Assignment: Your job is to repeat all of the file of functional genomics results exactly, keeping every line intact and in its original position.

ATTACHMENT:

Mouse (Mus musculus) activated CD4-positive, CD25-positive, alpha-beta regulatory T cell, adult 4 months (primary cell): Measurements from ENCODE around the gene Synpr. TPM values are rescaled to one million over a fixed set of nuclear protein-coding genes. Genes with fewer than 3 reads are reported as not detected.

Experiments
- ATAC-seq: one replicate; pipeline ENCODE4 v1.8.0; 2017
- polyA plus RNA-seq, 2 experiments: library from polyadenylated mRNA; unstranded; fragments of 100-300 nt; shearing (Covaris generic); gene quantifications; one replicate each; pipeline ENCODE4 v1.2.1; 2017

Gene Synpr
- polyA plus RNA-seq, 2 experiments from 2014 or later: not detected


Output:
Mouse (Mus musculus) activated CD4-positive, CD25-positive, alpha-beta regulatory T cell, adult 4 months (primary cell): Measurements from ENCODE around the gene Synpr. TPM values are rescaled to one million over a fixed set of nuclear protein-coding genes. Genes with fewer than 3 reads are reported as not detected.

Experiments
- ATAC-seq: one replicate; pipeline ENCODE4 v1.8.0; 2017
- polyA plus RNA-seq, 2 experiments: library from polyadenylated mRNA; unstranded; fragments of 100-300 nt; shearing (Covaris generic); gene quantifications; one replicate each; pipeline ENCODE4 v1.2.1; 2017

Gene Synpr
- polyA plus RNA-seq, 2 experiments from 2014 or later: not detected